This article, authored by James O’Toole and Warren Bennis, discusses the way in which performance of American corporate leaders is measured is shifting. Leaders are no longer measured solely based on the extent to which they create wealth for investors. Instead, they are increasingly being measured based on the extent to which they create economically, ethically, and socially sustainable organizations. Increased transparency, or movement towards a culture of candor, is an important first step for leaders in making this shift. Transparency is defined here as the degree to which information flows freely both within an organization and outward from an organization.

How Candor Improves Performance

There are several ways in which increased organizational candor can improve performance. Increased candor in upward communication such that employees are able to do so honestly is one of these ways. Leaders who have open exchanges with members of the organization and wait to learn information make fewer mistakes than those that act quickly based on inadequate information. Furthermore, employees are more willing to intervene and discuss potential problems with leaders who create this type of open culture.

A second way in which candor can improve performance relates to whether teams are able to openly challenge their own assumptions. Many organizations suffer from groupthink, where members do not know how to disagree with one another. This is a significant problem for organizations as 63% of 154 executives polled described their own company culture as opaque and the remaining 37% were more likely to describe communication practices at their firms as cloudy instead of bright sunshine. Organizational transparency can benefit businesses by helping them run more efficiently and effectively.

The ability of boards of directors to communicate important messages to company leadership is another important way in which candor can improve performance. If boards do not exercise genuine oversight over senior management and ask questions when necessary, they can allow many otherwise preventable problems to occur within the organization.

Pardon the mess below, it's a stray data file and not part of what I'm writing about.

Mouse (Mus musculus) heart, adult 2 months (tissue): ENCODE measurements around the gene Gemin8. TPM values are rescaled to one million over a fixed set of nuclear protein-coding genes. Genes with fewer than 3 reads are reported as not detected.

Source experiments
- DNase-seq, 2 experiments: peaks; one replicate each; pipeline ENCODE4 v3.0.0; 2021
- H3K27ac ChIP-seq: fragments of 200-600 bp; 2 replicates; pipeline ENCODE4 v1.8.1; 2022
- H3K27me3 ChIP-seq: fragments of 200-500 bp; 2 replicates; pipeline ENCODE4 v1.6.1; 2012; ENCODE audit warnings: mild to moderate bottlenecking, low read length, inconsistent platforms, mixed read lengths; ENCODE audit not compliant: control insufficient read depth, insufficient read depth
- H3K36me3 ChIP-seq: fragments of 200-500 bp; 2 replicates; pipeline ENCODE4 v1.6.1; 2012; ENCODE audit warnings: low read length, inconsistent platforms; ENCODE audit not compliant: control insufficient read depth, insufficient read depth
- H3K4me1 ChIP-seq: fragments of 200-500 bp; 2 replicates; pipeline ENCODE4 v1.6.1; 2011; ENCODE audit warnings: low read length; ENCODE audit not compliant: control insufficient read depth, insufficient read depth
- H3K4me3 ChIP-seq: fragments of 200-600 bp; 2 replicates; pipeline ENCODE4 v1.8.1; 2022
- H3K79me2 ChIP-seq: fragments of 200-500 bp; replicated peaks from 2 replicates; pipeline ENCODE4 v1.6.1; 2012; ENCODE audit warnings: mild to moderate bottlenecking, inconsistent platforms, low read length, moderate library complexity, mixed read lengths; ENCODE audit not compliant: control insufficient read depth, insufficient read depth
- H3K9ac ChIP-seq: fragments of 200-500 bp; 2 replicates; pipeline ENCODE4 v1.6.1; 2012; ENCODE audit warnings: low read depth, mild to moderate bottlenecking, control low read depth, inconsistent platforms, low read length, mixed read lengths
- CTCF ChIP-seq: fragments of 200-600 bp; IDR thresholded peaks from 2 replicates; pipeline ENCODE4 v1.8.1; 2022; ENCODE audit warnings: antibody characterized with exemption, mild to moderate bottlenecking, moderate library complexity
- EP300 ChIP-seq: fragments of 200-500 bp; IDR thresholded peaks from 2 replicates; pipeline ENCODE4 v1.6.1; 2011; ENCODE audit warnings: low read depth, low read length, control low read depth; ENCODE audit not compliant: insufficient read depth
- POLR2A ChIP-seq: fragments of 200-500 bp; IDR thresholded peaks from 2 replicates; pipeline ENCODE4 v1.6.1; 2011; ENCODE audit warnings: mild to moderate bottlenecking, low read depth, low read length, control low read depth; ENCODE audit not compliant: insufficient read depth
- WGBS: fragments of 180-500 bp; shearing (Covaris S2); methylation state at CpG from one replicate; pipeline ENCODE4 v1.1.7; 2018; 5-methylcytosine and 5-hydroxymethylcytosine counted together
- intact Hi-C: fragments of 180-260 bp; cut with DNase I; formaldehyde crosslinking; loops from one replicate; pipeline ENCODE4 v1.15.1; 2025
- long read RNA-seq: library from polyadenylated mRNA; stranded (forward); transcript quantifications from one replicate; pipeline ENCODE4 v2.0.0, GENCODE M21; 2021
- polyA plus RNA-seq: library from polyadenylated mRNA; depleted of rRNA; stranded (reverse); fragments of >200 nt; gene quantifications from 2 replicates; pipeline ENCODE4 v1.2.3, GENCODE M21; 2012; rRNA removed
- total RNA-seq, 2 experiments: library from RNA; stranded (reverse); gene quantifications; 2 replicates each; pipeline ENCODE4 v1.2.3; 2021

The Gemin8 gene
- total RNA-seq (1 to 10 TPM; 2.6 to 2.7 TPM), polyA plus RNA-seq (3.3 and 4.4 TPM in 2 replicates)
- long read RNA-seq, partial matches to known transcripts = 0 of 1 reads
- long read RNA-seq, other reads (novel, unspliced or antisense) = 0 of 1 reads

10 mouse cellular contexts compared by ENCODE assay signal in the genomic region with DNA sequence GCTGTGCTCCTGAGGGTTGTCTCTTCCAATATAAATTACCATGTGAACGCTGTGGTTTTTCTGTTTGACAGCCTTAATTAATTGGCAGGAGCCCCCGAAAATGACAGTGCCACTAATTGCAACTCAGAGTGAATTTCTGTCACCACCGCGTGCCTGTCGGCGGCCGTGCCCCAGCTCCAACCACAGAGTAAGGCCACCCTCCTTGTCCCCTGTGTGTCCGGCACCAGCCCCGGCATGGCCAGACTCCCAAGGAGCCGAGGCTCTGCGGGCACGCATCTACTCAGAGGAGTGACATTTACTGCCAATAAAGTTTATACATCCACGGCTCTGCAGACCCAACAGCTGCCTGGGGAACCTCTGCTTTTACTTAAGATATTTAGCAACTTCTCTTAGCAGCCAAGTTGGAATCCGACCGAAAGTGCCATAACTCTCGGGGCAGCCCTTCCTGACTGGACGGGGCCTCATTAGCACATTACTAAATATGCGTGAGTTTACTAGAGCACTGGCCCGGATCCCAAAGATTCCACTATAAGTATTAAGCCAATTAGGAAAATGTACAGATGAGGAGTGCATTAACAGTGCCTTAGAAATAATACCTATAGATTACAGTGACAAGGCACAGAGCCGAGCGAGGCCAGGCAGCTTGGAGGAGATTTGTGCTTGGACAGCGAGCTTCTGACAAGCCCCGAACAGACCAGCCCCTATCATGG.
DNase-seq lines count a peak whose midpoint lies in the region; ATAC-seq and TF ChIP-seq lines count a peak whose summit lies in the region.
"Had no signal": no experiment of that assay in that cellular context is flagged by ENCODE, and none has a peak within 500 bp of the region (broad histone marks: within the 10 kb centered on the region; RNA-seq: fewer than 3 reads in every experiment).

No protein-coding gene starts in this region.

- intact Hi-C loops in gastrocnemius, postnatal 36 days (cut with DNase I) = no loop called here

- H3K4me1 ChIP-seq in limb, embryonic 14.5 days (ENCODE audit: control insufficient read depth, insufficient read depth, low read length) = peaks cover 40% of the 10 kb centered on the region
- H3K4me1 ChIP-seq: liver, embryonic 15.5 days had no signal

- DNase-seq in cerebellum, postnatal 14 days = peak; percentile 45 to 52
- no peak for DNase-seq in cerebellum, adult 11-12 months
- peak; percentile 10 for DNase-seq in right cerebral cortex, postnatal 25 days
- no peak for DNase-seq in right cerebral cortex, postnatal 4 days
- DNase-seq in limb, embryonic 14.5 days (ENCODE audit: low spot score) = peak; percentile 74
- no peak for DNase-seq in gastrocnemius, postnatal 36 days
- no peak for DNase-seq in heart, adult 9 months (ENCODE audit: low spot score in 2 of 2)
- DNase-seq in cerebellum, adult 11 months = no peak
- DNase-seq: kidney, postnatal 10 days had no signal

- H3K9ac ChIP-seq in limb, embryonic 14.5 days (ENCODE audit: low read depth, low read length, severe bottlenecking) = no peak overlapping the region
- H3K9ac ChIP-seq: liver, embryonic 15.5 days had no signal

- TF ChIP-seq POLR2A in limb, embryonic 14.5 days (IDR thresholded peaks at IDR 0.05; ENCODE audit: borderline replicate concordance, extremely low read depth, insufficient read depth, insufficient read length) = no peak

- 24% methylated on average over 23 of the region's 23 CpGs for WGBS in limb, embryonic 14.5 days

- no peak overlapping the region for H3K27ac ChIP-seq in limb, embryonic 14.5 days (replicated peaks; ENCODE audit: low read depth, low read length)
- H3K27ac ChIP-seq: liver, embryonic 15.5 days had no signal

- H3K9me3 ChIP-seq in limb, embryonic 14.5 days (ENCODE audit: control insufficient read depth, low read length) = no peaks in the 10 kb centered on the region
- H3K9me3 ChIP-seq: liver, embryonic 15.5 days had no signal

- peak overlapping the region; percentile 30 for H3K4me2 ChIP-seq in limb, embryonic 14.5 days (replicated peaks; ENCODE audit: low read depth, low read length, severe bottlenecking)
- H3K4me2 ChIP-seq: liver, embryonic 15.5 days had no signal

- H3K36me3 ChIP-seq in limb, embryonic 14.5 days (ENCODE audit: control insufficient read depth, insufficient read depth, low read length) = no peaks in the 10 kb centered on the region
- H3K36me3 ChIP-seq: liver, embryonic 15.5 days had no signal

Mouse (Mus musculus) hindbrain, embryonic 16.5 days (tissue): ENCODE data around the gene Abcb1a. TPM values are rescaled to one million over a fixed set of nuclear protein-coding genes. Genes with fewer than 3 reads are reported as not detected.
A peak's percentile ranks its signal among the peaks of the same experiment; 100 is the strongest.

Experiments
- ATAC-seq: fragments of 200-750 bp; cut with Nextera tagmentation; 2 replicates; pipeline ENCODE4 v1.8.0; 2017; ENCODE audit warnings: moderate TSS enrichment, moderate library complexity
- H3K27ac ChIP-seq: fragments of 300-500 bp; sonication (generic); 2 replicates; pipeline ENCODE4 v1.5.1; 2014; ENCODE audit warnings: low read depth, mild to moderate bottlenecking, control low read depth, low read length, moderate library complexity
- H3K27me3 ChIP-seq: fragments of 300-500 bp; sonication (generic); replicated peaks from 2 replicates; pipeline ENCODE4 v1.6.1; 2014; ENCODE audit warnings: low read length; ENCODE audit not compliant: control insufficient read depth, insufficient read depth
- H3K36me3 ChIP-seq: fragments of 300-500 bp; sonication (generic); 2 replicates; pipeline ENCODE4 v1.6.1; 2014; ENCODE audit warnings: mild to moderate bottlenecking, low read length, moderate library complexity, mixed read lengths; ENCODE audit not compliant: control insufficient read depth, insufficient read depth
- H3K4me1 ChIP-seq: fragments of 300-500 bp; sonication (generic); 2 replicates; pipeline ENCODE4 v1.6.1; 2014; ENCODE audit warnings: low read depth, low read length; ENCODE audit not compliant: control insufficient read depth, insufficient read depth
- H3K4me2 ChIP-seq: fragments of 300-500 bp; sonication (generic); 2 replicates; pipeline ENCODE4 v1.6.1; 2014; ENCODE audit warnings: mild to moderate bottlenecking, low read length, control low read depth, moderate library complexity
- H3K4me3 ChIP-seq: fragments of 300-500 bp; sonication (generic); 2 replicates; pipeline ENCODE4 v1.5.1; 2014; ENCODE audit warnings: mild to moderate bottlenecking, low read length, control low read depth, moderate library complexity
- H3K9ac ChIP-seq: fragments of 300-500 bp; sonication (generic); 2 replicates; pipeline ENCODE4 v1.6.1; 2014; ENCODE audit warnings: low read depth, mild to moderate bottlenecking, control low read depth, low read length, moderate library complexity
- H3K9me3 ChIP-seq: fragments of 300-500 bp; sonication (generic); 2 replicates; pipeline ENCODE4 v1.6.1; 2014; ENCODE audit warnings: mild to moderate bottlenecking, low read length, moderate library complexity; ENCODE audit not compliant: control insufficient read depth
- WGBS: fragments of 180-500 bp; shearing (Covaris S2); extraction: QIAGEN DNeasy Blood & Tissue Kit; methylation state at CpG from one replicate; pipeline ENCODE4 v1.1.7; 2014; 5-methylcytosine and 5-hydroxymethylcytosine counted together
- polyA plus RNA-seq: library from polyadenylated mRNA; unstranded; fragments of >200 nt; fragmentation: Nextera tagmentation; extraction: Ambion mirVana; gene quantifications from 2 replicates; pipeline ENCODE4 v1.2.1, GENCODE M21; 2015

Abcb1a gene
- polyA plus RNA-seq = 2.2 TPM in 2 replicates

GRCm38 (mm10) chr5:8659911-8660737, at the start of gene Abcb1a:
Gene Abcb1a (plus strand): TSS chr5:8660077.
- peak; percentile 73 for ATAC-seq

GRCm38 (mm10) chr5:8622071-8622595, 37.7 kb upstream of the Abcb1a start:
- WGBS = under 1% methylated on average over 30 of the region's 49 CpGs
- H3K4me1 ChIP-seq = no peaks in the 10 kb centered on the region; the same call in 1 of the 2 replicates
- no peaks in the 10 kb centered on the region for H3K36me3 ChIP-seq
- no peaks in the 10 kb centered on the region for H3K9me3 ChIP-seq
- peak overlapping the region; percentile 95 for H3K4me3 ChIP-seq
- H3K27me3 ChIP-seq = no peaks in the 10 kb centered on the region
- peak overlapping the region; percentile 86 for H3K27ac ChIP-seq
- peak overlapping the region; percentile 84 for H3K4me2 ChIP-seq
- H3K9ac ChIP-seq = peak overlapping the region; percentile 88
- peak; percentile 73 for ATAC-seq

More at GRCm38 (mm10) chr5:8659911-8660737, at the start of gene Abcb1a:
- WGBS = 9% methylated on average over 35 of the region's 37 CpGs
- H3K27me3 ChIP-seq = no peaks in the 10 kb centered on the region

Why Transparency Is Inevitable Today

Transparency is inevitable today in large part due to the internet diminishing the ability to keep secrets. It no longer makes sense for leaders to try and restrict the free flow of information. Leaders can use this changing landscape to their advantage; for example, instituting a “no secrets” policy could actually benefit an organization by building trust among corporate stakeholders. This trust can be reinforced by leadership promptly correcting any problematic practices identified.

Challenges of Transparency

While increased transparency is important, complete transparency is not possible or desirable. There is a need for strategic secrets and protection of the privacy of employees and customers. Leaders play an important role in making judgments about what information should be revealed and what should be withheld. However, there is a tendency among organizations to withhold all information while a more prudent course of action would be to default towards disclosure of information.

Creating Transparency

There are steps leaders can take to be role models in creating and nurturing transparency to help move organizations from hoarding to sharing information:

  • Leaders should tell the truth to build trust in the organization.
  • Leaders should also encourage people to speak truth to power. A culture should be created where alternative viewpoints are welcomed and employees feel comfortable being honest with their bosses even when informing them about things that are not easy to hear.
  • Contrarians should be rewarded as companies with healthy cultures will continually challenge their assumptions. This attitude requires leaders who are willing to listen to others.
  • Leaders should practice having unpleasant conversations to help learn how to deliver negative messages constructively, avoiding unintentional harm.
  • Sources of information should be diverse so that leaders are gathering information from stakeholders with a variety of biases including employees, reporters, shareholders, regulators, and critics.
  • Leaders should be willing to admit their mistakes. This has an added benefit of making employees more likely to own up to their mistakes as well.
  • An organizational architecture should be built that supports candor. Norms and structures that sanction truth telling need to be created such as open-door policies, ombudsmen, whistleblower protections, and internal blogs that give voice to those at the bottom of the hierarchy. The executive selection process, a responsibility of the boards of directors, is also an important part of the architecture because of the importance of executives in setting tone at the top.
  • Finally, leaders need to be willing to set information free. Leaders tend to keep great deals of information private that could easily and usefully be shared. Sharing information is critical to organizational effectiveness and ethics. Leaders that understand this know that openness and even dissent leads to better information that helps in making better decisions.